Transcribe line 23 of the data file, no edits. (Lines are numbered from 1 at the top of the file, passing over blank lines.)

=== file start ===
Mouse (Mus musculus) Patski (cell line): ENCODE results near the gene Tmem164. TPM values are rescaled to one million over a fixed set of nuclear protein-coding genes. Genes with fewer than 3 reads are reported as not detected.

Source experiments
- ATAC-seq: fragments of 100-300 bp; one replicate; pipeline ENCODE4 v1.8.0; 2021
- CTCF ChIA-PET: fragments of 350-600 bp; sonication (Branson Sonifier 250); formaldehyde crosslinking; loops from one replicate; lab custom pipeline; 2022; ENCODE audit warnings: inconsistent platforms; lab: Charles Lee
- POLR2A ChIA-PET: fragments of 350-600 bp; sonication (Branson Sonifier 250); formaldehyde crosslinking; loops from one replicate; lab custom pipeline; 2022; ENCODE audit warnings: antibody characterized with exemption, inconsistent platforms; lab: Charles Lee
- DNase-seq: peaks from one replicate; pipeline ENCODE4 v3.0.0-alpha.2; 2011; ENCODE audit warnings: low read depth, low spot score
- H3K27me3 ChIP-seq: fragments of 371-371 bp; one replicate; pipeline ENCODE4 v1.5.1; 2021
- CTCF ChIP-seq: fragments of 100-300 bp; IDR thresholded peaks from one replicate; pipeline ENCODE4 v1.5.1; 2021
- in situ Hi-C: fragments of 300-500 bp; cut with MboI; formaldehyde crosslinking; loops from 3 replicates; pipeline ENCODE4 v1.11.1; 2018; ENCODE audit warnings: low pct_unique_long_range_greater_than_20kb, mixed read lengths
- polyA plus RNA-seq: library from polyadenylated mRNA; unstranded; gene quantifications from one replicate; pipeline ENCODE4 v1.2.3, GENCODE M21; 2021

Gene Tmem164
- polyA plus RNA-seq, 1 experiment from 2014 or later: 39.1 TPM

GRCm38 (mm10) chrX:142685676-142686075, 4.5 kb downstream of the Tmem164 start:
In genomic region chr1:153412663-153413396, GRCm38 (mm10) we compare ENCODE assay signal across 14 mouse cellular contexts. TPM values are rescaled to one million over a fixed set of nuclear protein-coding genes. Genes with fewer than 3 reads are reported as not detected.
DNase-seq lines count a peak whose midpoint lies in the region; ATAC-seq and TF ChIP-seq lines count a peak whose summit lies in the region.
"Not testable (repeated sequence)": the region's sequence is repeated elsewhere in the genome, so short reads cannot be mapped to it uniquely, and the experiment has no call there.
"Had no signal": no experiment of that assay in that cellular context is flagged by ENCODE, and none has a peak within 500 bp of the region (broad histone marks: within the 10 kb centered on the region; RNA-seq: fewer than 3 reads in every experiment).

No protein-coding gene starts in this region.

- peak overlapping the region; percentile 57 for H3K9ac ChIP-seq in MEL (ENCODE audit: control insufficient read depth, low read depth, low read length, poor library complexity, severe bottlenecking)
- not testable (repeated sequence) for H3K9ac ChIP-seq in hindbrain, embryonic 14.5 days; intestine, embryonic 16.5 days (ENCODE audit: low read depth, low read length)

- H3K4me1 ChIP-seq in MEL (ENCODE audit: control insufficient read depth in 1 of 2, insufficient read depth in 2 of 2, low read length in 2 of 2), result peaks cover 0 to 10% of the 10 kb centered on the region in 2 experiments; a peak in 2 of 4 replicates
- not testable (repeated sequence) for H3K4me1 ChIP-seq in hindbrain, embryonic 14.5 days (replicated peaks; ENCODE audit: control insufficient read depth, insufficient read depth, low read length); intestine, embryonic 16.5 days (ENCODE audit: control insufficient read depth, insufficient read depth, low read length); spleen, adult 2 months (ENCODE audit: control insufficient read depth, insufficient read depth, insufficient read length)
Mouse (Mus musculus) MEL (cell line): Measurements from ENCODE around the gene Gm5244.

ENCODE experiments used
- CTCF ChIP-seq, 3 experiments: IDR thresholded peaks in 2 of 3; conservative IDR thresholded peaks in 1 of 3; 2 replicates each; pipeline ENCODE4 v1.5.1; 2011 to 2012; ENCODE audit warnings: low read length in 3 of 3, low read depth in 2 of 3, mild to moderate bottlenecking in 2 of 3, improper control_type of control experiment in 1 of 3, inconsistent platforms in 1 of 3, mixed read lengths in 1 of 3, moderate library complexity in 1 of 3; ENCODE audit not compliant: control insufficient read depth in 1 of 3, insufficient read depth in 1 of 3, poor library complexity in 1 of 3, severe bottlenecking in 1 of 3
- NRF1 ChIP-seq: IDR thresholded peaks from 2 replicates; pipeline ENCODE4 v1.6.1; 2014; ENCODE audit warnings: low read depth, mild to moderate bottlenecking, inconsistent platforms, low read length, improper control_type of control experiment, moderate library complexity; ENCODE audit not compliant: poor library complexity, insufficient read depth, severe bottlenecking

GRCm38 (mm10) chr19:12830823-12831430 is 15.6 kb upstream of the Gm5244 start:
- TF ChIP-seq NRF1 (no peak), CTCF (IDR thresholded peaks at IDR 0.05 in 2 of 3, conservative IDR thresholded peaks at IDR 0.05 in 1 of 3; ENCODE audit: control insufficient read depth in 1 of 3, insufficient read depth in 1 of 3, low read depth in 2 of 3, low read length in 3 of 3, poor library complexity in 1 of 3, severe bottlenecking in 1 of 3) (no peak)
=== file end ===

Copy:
Mouse (Mus musculus) MEL (cell line): Measurements from ENCODE around the gene Gm5244.